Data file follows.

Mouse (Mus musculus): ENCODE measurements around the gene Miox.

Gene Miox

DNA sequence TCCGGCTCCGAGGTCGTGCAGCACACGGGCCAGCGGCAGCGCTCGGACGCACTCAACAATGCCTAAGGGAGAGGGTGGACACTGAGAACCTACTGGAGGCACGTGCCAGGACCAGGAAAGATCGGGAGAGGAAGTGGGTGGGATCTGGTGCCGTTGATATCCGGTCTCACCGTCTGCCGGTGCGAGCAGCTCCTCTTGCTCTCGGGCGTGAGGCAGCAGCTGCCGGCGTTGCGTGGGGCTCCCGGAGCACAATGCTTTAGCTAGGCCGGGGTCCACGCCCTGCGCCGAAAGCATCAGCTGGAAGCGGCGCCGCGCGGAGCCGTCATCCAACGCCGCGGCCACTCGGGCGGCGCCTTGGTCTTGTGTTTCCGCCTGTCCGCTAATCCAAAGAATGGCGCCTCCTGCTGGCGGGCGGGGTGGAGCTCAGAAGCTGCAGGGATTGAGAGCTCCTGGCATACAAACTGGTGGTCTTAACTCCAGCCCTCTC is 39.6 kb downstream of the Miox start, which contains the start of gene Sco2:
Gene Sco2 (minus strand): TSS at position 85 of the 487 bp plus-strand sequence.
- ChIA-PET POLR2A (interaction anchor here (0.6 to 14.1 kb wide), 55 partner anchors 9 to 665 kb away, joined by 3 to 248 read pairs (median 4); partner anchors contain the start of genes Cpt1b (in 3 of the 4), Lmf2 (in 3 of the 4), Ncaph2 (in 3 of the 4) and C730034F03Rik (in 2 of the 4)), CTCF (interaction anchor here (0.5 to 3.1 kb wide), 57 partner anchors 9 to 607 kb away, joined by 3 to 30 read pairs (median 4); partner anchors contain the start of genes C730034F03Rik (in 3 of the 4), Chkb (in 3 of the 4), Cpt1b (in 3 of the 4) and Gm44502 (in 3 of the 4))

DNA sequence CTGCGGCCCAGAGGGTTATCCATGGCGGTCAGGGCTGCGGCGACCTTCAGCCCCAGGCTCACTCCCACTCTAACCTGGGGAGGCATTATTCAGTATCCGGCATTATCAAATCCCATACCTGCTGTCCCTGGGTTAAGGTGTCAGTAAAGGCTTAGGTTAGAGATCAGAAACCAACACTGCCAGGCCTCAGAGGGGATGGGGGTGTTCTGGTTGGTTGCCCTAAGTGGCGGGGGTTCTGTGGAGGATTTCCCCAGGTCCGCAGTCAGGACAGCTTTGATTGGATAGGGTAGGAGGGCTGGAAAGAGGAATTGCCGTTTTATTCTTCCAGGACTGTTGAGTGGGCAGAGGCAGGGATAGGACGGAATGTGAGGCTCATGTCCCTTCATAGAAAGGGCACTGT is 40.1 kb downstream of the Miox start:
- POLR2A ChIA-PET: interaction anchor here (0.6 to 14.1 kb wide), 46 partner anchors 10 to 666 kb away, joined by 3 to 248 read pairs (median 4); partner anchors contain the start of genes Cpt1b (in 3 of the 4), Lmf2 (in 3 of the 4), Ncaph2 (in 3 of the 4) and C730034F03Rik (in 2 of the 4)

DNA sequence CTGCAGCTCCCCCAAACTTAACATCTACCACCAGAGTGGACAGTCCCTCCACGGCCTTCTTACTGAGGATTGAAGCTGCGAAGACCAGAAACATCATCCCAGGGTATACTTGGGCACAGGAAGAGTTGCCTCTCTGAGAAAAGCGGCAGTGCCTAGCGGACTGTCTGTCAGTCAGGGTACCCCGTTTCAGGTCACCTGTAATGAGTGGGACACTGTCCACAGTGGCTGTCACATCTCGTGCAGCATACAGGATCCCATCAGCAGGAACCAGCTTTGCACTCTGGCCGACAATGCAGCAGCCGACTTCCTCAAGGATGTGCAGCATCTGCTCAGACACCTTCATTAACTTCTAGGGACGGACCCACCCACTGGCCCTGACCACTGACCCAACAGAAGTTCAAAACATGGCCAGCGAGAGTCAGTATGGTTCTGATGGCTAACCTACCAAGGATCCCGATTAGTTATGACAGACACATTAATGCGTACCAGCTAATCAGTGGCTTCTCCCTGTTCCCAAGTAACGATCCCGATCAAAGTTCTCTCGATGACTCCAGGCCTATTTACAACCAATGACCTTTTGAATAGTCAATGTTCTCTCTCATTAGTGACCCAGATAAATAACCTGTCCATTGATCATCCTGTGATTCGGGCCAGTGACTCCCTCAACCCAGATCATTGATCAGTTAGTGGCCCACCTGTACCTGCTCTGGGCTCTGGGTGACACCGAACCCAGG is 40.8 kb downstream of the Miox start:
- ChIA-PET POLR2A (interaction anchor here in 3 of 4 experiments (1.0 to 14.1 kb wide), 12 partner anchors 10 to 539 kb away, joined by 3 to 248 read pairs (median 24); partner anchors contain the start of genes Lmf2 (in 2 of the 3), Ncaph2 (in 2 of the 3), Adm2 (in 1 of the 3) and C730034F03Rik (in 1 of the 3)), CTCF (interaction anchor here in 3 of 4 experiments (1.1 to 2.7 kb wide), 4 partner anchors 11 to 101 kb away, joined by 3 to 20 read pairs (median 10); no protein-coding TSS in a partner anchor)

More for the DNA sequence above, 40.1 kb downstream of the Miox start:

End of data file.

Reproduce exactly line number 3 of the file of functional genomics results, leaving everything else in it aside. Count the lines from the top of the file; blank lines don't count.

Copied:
DNA sequence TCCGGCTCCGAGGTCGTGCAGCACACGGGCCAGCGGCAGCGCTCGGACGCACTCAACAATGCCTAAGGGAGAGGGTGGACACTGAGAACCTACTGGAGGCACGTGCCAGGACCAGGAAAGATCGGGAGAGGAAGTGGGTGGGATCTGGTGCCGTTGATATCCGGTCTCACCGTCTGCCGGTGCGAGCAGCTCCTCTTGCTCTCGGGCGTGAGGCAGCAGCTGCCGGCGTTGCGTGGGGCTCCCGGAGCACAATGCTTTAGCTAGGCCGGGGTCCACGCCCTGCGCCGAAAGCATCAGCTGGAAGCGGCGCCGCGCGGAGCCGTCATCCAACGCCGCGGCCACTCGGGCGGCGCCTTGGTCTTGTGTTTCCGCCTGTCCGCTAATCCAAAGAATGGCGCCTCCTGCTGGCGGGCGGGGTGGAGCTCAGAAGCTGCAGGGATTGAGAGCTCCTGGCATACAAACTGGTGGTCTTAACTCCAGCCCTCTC is 39.6 kb downstream of the Miox start, which contains the start of gene Sco2: